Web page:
This month we celebrate Autism Awareness. Awareness months are important, as they remind us to take action. However, we also need to educate ourselves about the facts, in order to bring about acceptance. There is no point in just knowing, acceptances require a shift in thought.
So what exactly is Autism and why acceptance?
Autism is a lifelong developmental condition and it affects how Autistics communicate and relate with people. They may also have difficulties with understanding and processing language. Some also struggle with sensory issues. Sensory difficulties may have a dramatic effect on their behaviour. Autism is a spectrum condition, which means that, while all autistic people have certain difficulties, their condition will affect them in different ways.
Acceptance of Autism is a constant process; it calls for understanding, acknowledgement and conscious attempts to overcome intolerance of anything that is different from “normal”. Acceptance looks at unities shared and the innate strength in diversity. It says that its fine to be who you are, because that is what makes you uniquely you. Acceptance means educating yourself, and seeing the beauty of the exceptional skill set that each autistic has When true acceptance is found you will know that there is no place for labeling. Each person in this world functions differently each day, high and low and somewhere in between.
Lets make this month more than just Autism awareness, but Autism acceptance too. Let us celebrate the diversity and respect each other’s differences.
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March 21st we celebrate World Down syndrome Day. This date was chosen as it signifies the triplication (trisomy) of the 21st chromosome, which causes Down syndrome. It is a day that was declared by the United Nations General Assembly, to be observed upon and to grow awareness of Down syndrome. Raising awareness of this condition ensures that the facts are brought to light. Myths and misconceptions are dismissed and in doing that mindsets and attitudes can be changed positively.
What is Down’s syndrome?
Down syndrome is a genetic condition that causes delays in physical and intellectual development. It is important to note that each case of Down syndrome is very unique and each child diagnosed with Down syndrome has different physical and intellectual needs. Persons with Down syndrome have 47 chromosomes instead of the usual 46. At conception, a baby inherits genetic information from its parents, 23 from the mother and 23 from the father. It is the extra genetic material that causes the physical features and developmental delays associated with Down syndrome. The chances of Down syndrome increase with advancing maternal age. However, interestingly enough, 80% of children with Down syndrome are born to women under 35 years of age.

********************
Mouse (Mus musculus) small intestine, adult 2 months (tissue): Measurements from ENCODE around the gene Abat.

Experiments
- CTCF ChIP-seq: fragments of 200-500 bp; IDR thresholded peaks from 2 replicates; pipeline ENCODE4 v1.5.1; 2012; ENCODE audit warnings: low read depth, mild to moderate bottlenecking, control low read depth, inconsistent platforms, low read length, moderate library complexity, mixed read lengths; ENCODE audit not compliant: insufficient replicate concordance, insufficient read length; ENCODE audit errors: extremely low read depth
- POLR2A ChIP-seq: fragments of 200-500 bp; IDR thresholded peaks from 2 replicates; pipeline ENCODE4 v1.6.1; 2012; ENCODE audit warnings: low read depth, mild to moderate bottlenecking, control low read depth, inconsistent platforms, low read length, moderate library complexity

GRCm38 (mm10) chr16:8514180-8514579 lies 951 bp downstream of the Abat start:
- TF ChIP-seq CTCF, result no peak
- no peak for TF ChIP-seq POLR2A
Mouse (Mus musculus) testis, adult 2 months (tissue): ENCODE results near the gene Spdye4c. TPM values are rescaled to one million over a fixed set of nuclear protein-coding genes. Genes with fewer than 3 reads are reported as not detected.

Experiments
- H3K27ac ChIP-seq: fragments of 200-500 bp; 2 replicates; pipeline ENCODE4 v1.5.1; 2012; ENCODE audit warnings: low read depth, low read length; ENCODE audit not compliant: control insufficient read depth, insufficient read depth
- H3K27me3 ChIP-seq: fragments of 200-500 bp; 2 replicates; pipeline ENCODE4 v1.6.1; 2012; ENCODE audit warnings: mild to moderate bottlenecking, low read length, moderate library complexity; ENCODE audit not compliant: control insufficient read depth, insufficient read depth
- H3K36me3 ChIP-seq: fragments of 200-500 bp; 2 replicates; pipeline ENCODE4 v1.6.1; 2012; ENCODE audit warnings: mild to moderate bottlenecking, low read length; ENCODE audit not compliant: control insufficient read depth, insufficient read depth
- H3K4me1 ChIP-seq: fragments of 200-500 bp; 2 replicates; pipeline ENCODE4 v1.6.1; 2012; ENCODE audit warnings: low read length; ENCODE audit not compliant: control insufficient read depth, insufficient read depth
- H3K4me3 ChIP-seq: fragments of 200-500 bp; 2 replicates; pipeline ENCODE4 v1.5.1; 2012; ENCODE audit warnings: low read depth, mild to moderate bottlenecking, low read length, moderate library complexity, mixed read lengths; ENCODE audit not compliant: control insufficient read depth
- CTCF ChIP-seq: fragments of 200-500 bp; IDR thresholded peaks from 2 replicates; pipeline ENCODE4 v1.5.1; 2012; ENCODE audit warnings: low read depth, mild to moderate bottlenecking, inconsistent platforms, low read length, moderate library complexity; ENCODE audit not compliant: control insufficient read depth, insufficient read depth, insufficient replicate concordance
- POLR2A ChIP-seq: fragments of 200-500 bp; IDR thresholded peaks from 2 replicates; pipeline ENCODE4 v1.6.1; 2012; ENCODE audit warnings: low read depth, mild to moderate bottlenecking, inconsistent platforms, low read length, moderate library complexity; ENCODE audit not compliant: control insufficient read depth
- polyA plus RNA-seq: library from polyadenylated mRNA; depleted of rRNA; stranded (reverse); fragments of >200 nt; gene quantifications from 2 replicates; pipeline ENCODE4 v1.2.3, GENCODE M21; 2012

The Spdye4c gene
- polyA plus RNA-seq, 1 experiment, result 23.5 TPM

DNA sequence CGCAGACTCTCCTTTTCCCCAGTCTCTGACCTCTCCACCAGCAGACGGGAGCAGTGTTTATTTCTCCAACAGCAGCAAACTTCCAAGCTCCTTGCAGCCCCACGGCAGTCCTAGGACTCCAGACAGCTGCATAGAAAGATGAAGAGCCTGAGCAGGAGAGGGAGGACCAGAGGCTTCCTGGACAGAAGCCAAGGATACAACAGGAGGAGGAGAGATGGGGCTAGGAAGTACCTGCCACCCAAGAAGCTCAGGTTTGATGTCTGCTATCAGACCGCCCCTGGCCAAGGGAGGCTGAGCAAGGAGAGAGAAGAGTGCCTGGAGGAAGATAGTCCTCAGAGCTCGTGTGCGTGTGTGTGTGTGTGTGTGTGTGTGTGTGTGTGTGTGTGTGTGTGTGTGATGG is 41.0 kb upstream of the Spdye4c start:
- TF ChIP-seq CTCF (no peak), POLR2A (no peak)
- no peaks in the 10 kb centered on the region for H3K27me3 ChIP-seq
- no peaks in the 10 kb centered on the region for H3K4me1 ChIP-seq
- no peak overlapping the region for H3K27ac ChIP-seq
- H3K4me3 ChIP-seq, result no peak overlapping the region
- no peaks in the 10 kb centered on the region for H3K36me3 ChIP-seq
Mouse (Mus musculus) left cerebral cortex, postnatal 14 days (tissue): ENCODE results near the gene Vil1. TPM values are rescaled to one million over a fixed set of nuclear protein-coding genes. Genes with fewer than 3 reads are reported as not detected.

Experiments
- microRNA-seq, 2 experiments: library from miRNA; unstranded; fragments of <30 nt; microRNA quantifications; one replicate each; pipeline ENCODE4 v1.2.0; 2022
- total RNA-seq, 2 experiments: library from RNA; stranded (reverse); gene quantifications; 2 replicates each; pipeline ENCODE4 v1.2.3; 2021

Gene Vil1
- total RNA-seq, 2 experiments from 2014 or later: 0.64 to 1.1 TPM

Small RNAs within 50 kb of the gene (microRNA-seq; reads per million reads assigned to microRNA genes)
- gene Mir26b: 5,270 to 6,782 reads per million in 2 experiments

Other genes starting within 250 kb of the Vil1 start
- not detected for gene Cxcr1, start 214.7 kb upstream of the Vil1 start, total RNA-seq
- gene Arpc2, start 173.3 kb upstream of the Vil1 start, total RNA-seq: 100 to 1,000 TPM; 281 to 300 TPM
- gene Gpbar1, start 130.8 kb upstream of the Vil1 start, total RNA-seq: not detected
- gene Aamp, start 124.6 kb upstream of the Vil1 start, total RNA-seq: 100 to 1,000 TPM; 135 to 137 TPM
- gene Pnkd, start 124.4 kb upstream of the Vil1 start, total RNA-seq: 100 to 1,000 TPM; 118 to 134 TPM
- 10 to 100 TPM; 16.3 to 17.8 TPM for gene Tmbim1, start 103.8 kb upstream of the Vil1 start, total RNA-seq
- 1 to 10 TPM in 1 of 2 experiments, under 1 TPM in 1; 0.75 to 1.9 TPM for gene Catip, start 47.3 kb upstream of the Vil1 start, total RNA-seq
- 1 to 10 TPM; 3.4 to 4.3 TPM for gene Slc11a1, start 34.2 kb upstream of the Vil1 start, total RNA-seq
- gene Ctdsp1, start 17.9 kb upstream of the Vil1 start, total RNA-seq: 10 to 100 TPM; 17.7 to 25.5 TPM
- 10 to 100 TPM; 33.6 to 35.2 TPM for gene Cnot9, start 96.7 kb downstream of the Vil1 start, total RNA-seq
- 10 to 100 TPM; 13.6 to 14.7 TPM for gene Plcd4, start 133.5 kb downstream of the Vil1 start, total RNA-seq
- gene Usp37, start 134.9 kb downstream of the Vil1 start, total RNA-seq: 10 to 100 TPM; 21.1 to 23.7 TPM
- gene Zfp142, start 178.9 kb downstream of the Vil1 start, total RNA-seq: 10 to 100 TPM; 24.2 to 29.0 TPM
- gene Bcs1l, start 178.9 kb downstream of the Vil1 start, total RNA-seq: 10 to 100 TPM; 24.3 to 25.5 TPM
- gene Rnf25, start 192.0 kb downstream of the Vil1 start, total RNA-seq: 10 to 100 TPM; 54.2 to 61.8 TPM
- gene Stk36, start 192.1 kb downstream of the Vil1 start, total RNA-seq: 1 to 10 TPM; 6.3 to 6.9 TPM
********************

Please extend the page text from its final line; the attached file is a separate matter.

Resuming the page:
For a parent there is so much unknown about the future of a child with Down syndrome. Whether they will have health complications, will they learn to do all the things typical kids do; walk, talk, read, and attend school? Will they live independently as adults, and work meaningful jobs or even marry? The reality is that early intervention and medical advances have changed the face of Down syndrome completely. Better teaching approaches are helping young people with Down syndrome achieve more, ensuring a brighter future.
Stars and advocates
Here are just few stars that have risen above their diagnosis and who advocate for Down syndrome:
Chris Burke – actor, singer, writer, and dedicated self-advocate. Well known for starring in the television series “Life goes on” His parents were told to have him institutionalized when he was born, they however decided otherwise, and raised him at home with his siblings. His talents were nurtured, and he was supported in all he did. He has also been the Goodwill Ambassador for the National Down syndrome Society since 1994.[/fullwidth_text] [fullwidth_text alt_background=”none” width=”1/1″ el_position=”first last”]
Jamie Brewer – an actress best known for her role in the television series “American Horror Story” She grew up with a love for all forms of art. She is first woman with Down syndrome to walk the red carpet at New York Fashion Week.[/fullwidth_text] [fullwidth_text alt_background=”none” width=”1/1″ el_position=”first last”]
Lauren Potter– an actress, known her for role on “Glee” President Barack Obama appointed her to the President’s Committee for People with Intellectual Disabilities, in November 2011,where she advises the White House on related issues.[/fullwidth_text] [fullwidth_text alt_background=”none” width=”1/1″ el_position=”first last”]
People with Down syndrome have several challenges that they have to face, but thanks to recent advances in medical treatment and social inclusion, the life expectancy as well as the quality of life has increased significantly.
Tell us in the comments about your experiences with Down’s syndrome.